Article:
How can you spot credit card skimmers? Use your eyes, your fingers, a free Android app and your common sense to cut your fraud risk at the gas pump or ATM.
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Your eyes, fingers and now even your smartphone may be able to help you spot card skimmers at gas pumps and ATMs, but nothing is foolproof.
“Some of the newer skimmers are almost impossible to see, even if you know what you’re looking for,” says David Tente, U.S. executive director of the ATM Industry Association.
See related: Skim Reaper: The death of card skimmers?
Skimmer fraud soaring at ATMs and gas pumps
That comes on the heels of a 70 percent jump in the number of payment cards compromised U.S. ATMs and merchants in 2016, according to FICO. The number of hacked card readers at U.S. ATMs, restaurants and merchants rose 30 percent in 2016. About 60 percent of those compromises were at nonbank ATMs, such as those in convenience stores.
Experts also note an increase in gas pump skimmers. Florida, for example, tracks the number of skimmers found at gas stations. Florida inspectors are on pace to find card skimmers in about 1,000 gas pumps in 2018, according to the Sun-Sentinel in Fort Lauderdale. That’s up from more than 650 pumps last year and nearly 220 in 2016.
The ATM EMV liability shift was in October 2016 for Mastercard and October 2017 for Visa.
Gas pumps received a three-year extension on EMV transition in 2017, meaning fuel pumps will continue to be a fertile field for fraudsters with skimmers until October 2020. EMV chip technology has reduced fraud at the checkout counter since the EMV liability shift in October 2015.
Until fueling pumps read EMV chip cards, gas stations will be “one of the last bastions” for thieves, says Eva Velasquez, president and CEO of the Identity Theft Resource Center.
Magnetic-stripe technology, she says, lacks layers of protection. “If thieves know how to compromise that, that’s where they will go,” she says. “It’s lucrative – people wouldn’t do it if it wasn’t.”
Gas pump skimming: How big a risk is it?
There are no reliable statistics on the extent of skimming, since it is a local crime and not centrally tracked, but experts say it is on the rise.
How big is the risk? According to the National Association for Convenience Stores:
- 37 million Americans refuel every day.
- Of them, 29 million pay for fuel with a credit or debit card.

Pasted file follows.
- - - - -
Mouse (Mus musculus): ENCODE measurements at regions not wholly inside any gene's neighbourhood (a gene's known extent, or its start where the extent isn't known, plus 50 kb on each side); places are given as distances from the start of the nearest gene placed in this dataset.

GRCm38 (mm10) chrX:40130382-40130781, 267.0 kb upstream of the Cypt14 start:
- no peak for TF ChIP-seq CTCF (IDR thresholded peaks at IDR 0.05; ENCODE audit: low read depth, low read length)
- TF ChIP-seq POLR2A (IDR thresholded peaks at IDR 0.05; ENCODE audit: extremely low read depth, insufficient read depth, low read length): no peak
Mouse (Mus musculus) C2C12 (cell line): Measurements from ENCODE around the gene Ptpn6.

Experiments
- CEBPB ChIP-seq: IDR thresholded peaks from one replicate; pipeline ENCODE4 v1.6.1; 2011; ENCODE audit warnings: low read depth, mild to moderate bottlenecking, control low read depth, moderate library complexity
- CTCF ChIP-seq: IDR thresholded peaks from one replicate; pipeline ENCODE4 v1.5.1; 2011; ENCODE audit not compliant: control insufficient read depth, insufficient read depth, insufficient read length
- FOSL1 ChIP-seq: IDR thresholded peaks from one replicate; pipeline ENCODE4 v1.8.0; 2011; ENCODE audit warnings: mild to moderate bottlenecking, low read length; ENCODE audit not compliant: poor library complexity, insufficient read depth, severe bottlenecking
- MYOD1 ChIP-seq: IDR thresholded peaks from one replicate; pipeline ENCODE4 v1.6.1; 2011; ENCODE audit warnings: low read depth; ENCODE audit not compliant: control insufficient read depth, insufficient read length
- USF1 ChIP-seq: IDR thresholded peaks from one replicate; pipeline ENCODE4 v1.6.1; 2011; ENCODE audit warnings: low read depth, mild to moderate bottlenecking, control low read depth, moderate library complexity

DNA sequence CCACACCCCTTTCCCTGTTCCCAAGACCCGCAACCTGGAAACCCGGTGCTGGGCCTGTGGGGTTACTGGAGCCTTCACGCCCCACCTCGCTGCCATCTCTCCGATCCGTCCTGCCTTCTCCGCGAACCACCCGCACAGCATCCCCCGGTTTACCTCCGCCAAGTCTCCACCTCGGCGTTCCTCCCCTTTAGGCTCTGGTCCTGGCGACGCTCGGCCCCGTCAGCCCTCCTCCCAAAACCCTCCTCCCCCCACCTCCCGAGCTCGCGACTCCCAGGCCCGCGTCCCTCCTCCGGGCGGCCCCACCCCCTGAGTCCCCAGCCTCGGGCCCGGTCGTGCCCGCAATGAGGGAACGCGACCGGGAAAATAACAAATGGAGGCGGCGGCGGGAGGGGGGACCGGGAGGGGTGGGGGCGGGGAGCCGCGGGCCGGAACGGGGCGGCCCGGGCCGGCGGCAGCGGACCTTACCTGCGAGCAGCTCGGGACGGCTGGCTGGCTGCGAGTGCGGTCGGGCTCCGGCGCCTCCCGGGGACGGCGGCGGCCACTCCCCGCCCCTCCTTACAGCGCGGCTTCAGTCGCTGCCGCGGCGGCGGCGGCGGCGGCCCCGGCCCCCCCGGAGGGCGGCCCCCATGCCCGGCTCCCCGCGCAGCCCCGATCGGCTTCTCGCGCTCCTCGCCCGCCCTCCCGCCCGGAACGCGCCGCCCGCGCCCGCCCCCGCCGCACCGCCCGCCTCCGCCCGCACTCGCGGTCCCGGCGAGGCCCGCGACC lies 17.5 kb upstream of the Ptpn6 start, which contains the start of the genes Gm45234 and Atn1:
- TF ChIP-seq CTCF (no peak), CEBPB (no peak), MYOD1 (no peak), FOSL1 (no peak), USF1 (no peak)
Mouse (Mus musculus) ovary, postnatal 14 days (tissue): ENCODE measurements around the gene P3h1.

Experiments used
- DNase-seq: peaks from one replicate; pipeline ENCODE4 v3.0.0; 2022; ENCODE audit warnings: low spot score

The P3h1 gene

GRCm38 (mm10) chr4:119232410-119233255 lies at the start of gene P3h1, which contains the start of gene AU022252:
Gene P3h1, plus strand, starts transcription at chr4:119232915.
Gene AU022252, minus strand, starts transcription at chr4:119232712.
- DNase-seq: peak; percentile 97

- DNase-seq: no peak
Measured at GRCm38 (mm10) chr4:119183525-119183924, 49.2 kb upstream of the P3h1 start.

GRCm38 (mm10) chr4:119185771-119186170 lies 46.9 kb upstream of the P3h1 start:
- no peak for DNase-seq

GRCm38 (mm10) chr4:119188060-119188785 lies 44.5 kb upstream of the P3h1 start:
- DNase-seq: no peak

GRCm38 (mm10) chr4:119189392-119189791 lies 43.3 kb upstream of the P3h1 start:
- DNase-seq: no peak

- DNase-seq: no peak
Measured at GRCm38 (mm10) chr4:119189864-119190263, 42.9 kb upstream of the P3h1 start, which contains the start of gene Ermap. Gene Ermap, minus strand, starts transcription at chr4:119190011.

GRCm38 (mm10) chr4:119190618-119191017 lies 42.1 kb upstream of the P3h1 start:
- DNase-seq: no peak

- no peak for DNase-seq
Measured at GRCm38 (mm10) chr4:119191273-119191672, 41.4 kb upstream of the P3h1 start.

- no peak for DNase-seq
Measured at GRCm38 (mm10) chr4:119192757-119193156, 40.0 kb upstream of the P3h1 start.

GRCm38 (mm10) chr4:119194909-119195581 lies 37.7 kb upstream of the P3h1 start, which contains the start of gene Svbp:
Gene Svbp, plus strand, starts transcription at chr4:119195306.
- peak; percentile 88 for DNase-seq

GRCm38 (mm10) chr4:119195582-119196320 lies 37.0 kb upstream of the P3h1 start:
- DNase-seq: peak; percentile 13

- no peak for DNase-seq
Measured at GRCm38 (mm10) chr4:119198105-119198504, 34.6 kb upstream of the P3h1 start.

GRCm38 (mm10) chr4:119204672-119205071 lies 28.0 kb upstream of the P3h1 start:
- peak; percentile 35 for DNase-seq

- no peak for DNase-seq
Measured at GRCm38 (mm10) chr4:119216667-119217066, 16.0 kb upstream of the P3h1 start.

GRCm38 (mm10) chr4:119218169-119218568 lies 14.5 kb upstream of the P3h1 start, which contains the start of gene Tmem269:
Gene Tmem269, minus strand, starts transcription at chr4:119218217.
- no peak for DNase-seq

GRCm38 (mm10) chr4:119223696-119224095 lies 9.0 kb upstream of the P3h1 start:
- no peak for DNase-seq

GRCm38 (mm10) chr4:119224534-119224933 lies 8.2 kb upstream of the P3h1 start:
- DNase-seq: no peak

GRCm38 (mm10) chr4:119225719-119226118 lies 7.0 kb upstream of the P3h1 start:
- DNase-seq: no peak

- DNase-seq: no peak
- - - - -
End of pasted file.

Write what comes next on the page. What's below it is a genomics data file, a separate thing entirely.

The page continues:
- When skimming occurs at a gas station, it usually takes place at only one pump.
- A single compromised pump can capture data from 30 to 100 cards per day.
So how can you spot a skimmer and reduce your risk of card fraud during your travels?
1. Use your eyes: Look before you insert your card.
Before you slide your card in a fuel pump or ATM, take a good look at the keyboard and card reader, says Jeremy Hajek, industry associate professor of information technology and management at the Illinois Institute of Technology.
“Does anything look different if this is an ATM you’ve used before?” Tente asks.
Bad guys can use a 3-D printer to create a new keyboard to put on top of the real one. The keyboard might look different from the rest of the ATM, or the keys could look bigger.
With fuel pumps, is the seal broken? To place a skimmer inside a fuel pump, fraudsters must open the fuel dispenser door to insert the skimmer.
Station employees may place serial-numbered security tape across the dispenser door, so check to see if the tape has been broken, according to NACS, the Association for Convenience & Fuel Retailing. If there’s no tape, check to see if the dispenser door looks as though it has been forced open.
Also, look inside the throat of the card reader to see if you can spot anything hidden there, Tente says. A skimmer inside a gas pump or ATM can steal the information off the magnetic stripe of your credit card or debit card.
Looking deep in the throat of a card reader is exactly what a new device to find skimmers does. The “Skim Reaper,” developed by University of Florida researchers, is being field-tested with the New York Police Department, and preliminary results show the device is able to detect skimmers with high reliability.
According to the University of Florida’s Steve Orlando, consumers may be able to get their hands on one of the devices in six to nine months, and it may be small enough to fit in your wallet.
2. Use your fingers: If something doesn’t feel right, move on.
Wiggle the ATM card reader to see if it’s loose, Tente suggests. The crooks might place a card reader on top of the existing one, he says.
You should also be wary if it’s hard to insert your credit card or debit card.
Some gas station credit card skimming victims have, in hindsight, remembered that the card reader had “a weird feeling, like the slot had been tampered with,” says Lt. John Faine, criminal investigations section commander in Warren County Sheriff’s Office, Lebanon, Ohio.
“It wasn’t noticeable when it happened, but after the fact, they said, ‘You know what, it did feel like something was off when I put my card in.’”
3. Use your phone: Apps now can alert you to possible skimmers.
A free Skimmer Scanner Android app released in September 2017 scans for available Bluetooth connections looking for a device with title HC-05. How does it work? A blog post from SparkFun, the app maker, explains: